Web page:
A day after Amazon said it will give a holiday bonus to its front-line employees -- those most at risk of contracting the-- warehouse workers in multiple countries staged strikes and protests on .
Full-time employees in the US from Dec. 1 to 31 are eligible for the $300 bonus, Dave Clark, Amazon's senior vice president of retail operations, said Thursday in a company blog post. Part-time workers in the US employed during the same period will receive a $150 bonus, he said.
"Our teams are doing amazing work serving customers' essential needs, while also helping to bring some much-needed holiday cheer for socially-distanced families around the world," Clark wrote, adding that he's "never been more grateful for -- or proud of -- our teams."
However, workers in the US, UK, Mexico, Brazil, India, Australia and nine other countries planned to carry out strikes and protests on Black Friday, one of the e-commerce giant's biggest sales days of the year, Vice reported. They have been demanding that Amazon improve working conditions and pay, as well as respecting the right to organize -- a collective effort known as #MakeAmazonPay.
Employees in Germany went on strike in seven warehouses on Friday, and at Amazon's London headquarters, a workers union projected "Make Amazon Pay" onto the side of the building, according to Business Insider. Also, garment workers demonstrated outside an Amazon supplier in Bangladesh. A strike in Sydney was the first demonstration of the day, The Verge reported.
In an emailed statement, an Amazon spokesperson said: "This is a series of misleading assertions by misinformed or self-interested groups who are using Amazon's profile to further their individual causes. Amazon has a strong track record of supporting our people, our customers, and our communities, including providing safe working conditions, a $15 minimum wage and great benefits, leading on climate change with the Climate Pledge commitment to be net zero carbon by 2040, and paying more than $5 billion in taxes in 2019."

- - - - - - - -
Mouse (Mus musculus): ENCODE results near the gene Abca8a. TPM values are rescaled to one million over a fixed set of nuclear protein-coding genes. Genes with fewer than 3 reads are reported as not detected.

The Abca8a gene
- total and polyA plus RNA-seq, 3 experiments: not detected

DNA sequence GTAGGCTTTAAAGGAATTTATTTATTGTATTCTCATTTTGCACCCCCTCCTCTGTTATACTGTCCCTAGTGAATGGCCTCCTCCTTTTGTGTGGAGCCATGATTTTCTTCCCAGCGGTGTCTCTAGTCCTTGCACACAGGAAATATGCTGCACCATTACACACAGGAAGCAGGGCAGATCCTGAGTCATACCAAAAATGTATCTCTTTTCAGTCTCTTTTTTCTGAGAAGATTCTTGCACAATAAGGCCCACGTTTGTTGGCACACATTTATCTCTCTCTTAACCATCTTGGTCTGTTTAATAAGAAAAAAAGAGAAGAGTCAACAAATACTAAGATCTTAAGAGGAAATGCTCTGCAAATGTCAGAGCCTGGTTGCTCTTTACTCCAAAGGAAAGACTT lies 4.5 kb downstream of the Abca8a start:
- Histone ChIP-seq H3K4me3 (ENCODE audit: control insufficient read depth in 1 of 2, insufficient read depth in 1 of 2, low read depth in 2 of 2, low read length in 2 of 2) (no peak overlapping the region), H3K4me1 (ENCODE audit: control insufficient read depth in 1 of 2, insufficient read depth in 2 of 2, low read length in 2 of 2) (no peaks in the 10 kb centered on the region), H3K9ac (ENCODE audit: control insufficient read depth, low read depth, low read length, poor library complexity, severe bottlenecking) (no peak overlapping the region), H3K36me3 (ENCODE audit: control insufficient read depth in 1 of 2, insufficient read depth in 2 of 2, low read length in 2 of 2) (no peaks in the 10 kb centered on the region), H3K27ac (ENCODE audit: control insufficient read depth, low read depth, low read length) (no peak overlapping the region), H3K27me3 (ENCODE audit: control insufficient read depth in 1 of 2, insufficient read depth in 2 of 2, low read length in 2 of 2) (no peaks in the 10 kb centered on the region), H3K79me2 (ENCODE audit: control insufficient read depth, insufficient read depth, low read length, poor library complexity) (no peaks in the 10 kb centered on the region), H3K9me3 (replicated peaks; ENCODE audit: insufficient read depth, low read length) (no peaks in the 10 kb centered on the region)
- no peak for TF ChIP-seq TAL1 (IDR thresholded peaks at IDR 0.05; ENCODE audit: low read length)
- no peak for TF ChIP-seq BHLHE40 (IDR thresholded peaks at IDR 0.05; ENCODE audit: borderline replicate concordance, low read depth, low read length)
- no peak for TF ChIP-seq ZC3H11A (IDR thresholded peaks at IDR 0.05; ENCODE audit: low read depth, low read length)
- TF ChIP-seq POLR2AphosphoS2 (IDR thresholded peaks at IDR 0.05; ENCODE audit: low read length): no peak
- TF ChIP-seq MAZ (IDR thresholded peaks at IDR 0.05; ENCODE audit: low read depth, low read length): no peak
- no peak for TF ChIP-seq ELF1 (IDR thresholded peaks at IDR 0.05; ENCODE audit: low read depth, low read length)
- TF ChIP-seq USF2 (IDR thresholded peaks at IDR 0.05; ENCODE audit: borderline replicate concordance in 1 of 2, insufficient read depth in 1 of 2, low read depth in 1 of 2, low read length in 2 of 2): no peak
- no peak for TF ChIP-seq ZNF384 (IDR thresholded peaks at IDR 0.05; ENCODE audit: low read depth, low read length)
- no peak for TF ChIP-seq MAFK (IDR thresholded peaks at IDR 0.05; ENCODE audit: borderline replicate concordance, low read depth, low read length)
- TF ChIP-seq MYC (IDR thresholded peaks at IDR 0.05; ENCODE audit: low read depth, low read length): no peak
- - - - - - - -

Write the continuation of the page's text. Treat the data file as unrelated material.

This year's pandemic lockdowns and related growth in online commerce have been a driving force for Amazon, which saw its profit triple in the third quarter. But the company has also struggled to implement new safety features in its warehouses, and workers have repeatedly protested for better protections from the coronavirus.
Amazon has hired hundreds of thousands of new workers to handle the spike in consumer demand and has added dozens of new safety measures including a testing regime, masks and more rigorous cleanings.
The company disclosed last month thathave contracted COVID-19, a sign that its work to contain the virus in its workforce is far from over.
The second round of bonuses, which total $500 million, will come after Amazon announced in June it wouldto front-line employees.